"Plus you can keep an eye on them while I talk with their father." Mrs. Fredericks chuckled and motioned her to follow. "Let me introduce you."

Amy followed Mrs. Fredericks through the doorway. Across the hall, she spotted the girls seated on each side of the cafeteria benches, cuter and sweeter looking than her perception. Although not identical twins, their features were similar. Their bright blue eyes, like the Caribbean sea, widened when they saw the principal.

The child with a tawny-colored ponytail swung her legs over the bench. "It wasn't me, Mrs. Fredericks."

"Yes, it was." The blonder twin slipped from her seat, her hair gathered into a ponytail on each side of her head. "Mrs. Fredericks, Holly tore up my drawing in art class."

"I know. Please sit for a moment." Holly gestured to the benches. "I want you to meet someone."

Their heads turned and they scrutinized Amy before eyeing each other, a hint of fear quickly covered by determination.

Amy's heart squeezed.

"Miss Carroll, this young lady is Holly." She rested her hand on the one with honey-brown hair and the deep frown. "And this is Ivy."

Ivy gazed at her, curiosity written on her face.

Amy stepped closer. "Hi. It's nice to meet you."

Neither responded.

Mrs. Fredericks eyed them. "Miss Carroll will be your new teacher, starting Monday."

"New teacher?" Holly's ponytail flipped as she swiveled toward Amy.

"Remember?" Mrs. Fredericks leaned forward, resting her palms on the table. "Mrs. Larch is expecting a baby soon, so she's taking a leave."

Their intent expression flickered as their glances collided. "She told us." Their responses blended in agreement.

"Good. Now I'll leave you with Miss Carroll, and you can have a nice talk." She turned to Amy. "I'll be back shortly." Mrs. Fredericks offered a pleasant grin, then strode toward the door. Before she exited she glanced over her shoulder. "When I return, I'll introduce you to the girls' father. I'm sure you'd like that."

"Our dad?" two voices rang in unison.

Amy wasn't so sure she was ready to meet her first parent quite yet, but she clenched her teeth and agreed. When she looked at the twins, they were peering at her again, Holly with her arms crossed at her chest and Ivy with one fist jammed into her waist.

Amy pulled her gaze upward, reading the signs written in large black letters that hung above the tables. Citizenship. Responsibility. Apparently, the twins hadn't read them. She bit the inside of her lip. Every year she'd met children and their parents, but today the meeting seemed more like confrontation.

"Why are you here?"

Holly's blunt question grabbed Amy's attention. She held back a grin. That's the question she'd planned to ask them. Instead she slipped around the end of the bench and sat at the table. Both girls scrutinized her before they settled down again, their query still hanging on the air.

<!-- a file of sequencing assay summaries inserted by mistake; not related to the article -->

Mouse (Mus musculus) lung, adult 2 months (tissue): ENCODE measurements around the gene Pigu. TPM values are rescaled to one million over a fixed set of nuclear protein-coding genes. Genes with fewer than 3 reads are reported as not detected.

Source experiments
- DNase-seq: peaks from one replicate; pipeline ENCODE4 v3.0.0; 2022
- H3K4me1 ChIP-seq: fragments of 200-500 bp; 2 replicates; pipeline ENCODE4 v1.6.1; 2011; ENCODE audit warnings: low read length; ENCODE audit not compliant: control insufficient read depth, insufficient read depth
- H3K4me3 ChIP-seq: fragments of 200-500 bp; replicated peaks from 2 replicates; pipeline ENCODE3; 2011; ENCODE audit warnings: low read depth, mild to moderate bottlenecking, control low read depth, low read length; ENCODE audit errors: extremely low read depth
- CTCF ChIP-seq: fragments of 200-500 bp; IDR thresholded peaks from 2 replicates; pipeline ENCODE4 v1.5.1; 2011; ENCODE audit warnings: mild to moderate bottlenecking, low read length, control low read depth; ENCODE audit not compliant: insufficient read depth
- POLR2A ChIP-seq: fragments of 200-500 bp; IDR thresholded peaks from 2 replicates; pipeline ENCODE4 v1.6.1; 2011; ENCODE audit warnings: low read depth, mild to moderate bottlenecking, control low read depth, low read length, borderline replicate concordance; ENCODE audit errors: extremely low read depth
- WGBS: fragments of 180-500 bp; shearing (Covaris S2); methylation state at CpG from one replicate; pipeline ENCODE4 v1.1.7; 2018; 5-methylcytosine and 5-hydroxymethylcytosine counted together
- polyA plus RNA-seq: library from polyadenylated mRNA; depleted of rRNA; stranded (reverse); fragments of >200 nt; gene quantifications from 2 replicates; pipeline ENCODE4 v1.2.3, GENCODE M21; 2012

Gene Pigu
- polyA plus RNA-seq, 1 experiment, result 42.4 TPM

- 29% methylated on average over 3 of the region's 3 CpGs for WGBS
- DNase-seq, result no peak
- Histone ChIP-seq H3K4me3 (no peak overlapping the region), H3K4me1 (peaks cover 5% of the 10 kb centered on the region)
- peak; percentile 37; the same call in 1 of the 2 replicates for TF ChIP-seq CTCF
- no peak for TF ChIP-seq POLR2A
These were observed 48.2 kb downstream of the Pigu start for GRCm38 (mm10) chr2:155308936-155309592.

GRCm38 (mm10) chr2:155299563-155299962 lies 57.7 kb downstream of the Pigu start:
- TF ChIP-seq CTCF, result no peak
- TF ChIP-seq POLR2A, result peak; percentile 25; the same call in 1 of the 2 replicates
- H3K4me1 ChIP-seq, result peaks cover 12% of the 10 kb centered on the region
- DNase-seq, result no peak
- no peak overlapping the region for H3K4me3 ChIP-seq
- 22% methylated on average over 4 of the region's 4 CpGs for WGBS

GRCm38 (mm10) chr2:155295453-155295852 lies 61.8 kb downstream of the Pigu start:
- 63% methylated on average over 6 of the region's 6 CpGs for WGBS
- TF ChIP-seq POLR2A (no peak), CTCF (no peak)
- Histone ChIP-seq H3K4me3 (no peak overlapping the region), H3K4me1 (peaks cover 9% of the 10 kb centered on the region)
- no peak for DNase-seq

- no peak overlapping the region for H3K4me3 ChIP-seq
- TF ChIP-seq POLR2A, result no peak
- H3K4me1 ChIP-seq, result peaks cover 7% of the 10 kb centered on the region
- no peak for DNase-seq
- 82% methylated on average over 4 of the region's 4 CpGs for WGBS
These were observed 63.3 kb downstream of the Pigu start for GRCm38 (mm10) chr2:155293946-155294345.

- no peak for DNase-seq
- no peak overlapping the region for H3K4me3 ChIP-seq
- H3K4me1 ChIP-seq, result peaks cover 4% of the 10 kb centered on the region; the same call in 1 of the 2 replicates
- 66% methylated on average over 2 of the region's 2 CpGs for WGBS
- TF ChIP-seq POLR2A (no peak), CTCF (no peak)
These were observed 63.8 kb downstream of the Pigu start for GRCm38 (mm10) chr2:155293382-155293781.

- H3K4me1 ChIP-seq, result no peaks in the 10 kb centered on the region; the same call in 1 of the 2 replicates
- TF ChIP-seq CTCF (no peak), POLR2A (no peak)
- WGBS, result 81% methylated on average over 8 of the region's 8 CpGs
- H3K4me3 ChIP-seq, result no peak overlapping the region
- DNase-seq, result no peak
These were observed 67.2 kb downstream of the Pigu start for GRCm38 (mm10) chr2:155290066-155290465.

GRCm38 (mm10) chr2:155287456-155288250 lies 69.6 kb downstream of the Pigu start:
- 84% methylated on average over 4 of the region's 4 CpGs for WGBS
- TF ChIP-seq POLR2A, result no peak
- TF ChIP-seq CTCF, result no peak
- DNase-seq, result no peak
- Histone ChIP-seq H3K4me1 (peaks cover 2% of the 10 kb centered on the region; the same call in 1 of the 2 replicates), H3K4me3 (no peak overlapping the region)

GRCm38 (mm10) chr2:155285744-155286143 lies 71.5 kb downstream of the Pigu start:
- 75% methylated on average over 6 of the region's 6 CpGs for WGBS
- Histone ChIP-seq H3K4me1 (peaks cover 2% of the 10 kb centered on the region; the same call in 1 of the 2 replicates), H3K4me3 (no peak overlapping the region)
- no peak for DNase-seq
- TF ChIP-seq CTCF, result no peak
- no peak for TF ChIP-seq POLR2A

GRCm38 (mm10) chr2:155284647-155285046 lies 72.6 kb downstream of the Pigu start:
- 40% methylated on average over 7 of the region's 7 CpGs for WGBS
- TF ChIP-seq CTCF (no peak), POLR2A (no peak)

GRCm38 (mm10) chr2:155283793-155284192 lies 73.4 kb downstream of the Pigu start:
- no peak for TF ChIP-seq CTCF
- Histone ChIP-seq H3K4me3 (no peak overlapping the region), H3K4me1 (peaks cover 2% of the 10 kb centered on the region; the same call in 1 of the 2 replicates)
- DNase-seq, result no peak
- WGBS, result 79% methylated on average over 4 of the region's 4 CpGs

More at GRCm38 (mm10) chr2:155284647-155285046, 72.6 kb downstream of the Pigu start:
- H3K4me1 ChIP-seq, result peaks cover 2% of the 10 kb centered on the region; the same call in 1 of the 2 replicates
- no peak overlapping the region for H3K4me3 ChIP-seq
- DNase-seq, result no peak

"I came to pick up the textbooks used in your class," she answered simply. Getting to know the two girls better seemed more important than showing her authority. Still, behind those sweet faces, Amy sensed that some kind of unhappiness or hurt was dredging up their troublesome behavior. She looked from one girl to the other. "I think the more important question is what are you doing here?" She swung her arm toward the cafeteria serving counter.

"Mrs. Fredericks made us sit here."

"Hmm?" Amy tapped her finger against her cheek. "I wonder why? It's not lunch time."

Ivy bit her lip. "Kids who misbehave have to sit in here and wait."

Holly's frown deepened. "I didn't do anything bad."

Ivy rested her palms on the table, pressing her face closer to Holly's, her look searing through her sister. "You tore up my drawing."

"But you said it wasn't any good."

Ivy fell back to her seat. "If I wanted to tear it up, I would have done it."

"That's right, Ivy." Amy focused on Holly, monitoring her tone. "When something belongs to me, I make decisions about what to do with it. No one else."

Holly turned her head toward the doorway and tightened her ponytail.

Amy didn't respond to the child's behavior. "What kind of pictures were you drawing?"

Holly's head tilted back, as if she wasn't sure Amy really cared.

Hoping to soothe the tension, Amy grinned. "I'd like to hear about what you do in the classroom because I'll be your new teacher on Monday."

Holly's shoulders relaxed. "We were drawing pictures of pilgrims and Indians for our social studies."

"Because it's almost Thanksgiving, right?" Amy gave them a wink.

"Uh-huh, and…" A movement by the door caught her attention.

"Daddy!" Both girls shot from the benches and ran to a harried-looking man who stood inside the doorway, his hands tucked in his jacket pockets.

Amy's heart gave a twinge. A five o'clock shadow encompassed his lean jaw and his chestnut hair was tousled as if he'd run his fingers through it many times. His eyebrows stretched above his caramel brown eyes, flashing with emotion. She couldn't tell if he were ready to blow a gasket or just fizzle.

Her question was answered when he released a nervous laugh and rocked on his heels. "You must be Miss Carroll, the new teacher." He strode toward her. "I'm the girls' father." He wiped his hand on his pant leg before extending it to Amy.

Amy met him halfway while the twins hovered at his side. She dropped her palm into his, aware of his warm grip.